The Contribution of Immigrants to the United States

An overview of the issue of immigration to the United States from the perspective of immigrants and the country as a whole.

The paper discusses the benefits immigrants provide to the U.S. economy and relates that immigrants fill jobs that U.S. citizens often reject, they help the economy maintain competitiveness in the global economy, and they stimulate job creation in depressed neighborhoods. The paper then focuses on the experience of the immigrants themselves and discusses the language barriers that exist, the credit problems immigrant face and the legislation that allows immigrants to be deported for even minor infractions. The paper draws the conclusion that there are many advantages and disadvantages of immigration to the United States.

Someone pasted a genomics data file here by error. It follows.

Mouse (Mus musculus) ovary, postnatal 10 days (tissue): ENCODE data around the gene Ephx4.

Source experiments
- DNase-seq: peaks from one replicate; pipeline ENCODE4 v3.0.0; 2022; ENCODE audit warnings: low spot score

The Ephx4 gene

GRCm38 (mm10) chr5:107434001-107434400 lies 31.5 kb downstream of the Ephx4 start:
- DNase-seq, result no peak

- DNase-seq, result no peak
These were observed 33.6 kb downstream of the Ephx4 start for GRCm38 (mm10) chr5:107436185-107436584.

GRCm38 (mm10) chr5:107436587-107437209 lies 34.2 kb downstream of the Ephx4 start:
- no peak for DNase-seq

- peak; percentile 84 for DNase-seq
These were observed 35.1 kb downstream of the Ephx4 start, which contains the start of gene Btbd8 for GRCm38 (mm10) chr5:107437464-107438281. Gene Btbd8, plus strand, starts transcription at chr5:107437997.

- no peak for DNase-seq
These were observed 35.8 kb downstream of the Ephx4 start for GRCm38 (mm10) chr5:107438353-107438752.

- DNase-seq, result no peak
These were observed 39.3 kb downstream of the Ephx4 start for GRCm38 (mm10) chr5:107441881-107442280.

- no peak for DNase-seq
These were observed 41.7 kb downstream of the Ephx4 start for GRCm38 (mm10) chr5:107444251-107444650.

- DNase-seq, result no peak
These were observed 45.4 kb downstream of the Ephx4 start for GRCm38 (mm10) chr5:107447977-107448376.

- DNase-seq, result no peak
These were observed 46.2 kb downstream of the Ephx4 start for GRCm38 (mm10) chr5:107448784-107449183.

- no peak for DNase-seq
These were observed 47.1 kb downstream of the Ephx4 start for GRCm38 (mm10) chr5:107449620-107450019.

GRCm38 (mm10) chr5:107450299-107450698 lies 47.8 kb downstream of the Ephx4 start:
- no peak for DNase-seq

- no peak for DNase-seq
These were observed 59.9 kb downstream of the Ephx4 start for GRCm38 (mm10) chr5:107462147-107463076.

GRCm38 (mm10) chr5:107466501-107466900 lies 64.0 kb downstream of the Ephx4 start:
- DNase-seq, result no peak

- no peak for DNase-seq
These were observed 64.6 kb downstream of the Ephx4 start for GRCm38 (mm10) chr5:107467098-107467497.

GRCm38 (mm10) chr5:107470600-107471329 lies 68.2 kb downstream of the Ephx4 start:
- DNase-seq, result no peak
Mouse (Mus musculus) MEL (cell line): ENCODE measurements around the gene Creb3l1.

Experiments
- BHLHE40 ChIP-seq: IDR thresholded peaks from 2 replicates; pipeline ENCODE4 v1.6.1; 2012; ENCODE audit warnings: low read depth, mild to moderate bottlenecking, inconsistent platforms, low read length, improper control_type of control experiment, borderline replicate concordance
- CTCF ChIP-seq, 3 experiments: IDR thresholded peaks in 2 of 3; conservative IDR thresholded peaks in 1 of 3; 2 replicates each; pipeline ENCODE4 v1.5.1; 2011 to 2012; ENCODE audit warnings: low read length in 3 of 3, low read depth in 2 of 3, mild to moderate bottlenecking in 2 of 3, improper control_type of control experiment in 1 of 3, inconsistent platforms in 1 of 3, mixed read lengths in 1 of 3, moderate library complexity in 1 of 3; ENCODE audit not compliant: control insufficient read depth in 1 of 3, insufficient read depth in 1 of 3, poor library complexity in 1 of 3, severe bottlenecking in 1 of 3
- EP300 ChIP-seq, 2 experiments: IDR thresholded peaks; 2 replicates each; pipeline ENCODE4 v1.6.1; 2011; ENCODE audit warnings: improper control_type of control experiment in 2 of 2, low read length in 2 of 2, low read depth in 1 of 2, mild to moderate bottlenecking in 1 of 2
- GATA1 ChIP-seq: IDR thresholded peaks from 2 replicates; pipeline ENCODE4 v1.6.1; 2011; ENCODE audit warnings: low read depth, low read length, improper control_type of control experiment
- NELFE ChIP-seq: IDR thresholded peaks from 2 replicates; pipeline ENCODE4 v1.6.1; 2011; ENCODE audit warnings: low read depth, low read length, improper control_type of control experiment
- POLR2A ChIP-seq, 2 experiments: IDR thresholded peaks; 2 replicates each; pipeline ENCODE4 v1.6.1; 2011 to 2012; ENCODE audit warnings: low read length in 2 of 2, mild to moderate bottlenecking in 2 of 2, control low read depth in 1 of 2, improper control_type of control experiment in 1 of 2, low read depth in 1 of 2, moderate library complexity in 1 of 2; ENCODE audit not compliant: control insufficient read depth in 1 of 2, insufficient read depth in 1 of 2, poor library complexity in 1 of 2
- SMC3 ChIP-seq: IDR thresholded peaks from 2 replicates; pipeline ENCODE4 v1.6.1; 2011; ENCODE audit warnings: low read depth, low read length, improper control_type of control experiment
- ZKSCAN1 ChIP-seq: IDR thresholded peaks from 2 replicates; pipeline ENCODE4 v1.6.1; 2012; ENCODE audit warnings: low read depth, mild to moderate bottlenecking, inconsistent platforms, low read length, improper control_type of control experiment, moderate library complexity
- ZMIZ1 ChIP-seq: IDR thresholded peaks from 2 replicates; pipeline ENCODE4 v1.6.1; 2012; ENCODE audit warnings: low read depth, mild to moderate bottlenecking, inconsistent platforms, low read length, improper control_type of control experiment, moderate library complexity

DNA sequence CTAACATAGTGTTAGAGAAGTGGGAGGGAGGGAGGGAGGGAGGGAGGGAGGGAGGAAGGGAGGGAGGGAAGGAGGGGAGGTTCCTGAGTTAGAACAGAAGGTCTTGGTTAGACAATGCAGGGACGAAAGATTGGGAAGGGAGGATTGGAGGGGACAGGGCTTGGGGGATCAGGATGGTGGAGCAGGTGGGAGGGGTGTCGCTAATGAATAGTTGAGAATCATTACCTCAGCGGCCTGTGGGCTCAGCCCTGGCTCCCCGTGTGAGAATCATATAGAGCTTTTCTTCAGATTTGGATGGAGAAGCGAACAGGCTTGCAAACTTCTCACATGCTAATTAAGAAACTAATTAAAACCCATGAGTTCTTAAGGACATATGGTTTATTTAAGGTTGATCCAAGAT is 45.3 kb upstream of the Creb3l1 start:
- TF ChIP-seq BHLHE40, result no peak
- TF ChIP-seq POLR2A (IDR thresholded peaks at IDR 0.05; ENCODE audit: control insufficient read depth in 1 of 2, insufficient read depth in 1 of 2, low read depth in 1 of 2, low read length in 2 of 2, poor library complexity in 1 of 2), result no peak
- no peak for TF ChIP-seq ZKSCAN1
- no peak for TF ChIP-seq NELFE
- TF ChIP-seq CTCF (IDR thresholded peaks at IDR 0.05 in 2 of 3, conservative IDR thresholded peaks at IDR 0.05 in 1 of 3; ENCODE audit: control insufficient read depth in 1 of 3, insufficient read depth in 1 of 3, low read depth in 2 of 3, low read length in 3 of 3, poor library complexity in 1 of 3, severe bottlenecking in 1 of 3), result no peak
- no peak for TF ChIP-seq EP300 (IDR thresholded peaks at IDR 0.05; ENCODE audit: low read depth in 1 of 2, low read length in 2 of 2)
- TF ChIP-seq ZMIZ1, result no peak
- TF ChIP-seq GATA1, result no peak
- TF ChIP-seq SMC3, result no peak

“Since the founding of America, more than 55 million immigrants from around the world have settled in the United States. With the exception of Native Americans, all people living in America are either an immigrant or descendants of voluntary or involuntary immigrants. Yet every wave of immigration has faced fear and hostility when there are economic hardships, political turmoil or war. Today, an anti-immigrant movement has been seeking to curtail the rights of many people living in the United States. In 1994 California voters adopted “Proposition 187″ which denied most basic services to anyone suspected of not being a citizen or legal resident, including education, health and social services. In 1996, President Clinton signed into law the Personal Responsibility and Work Opportunity Reconciliation Act of 1996 (the new welfare law), which took a wide range of federal benefits and services away from both undocumented and legal immigrants (including food stamps and Supplemental Security Income.”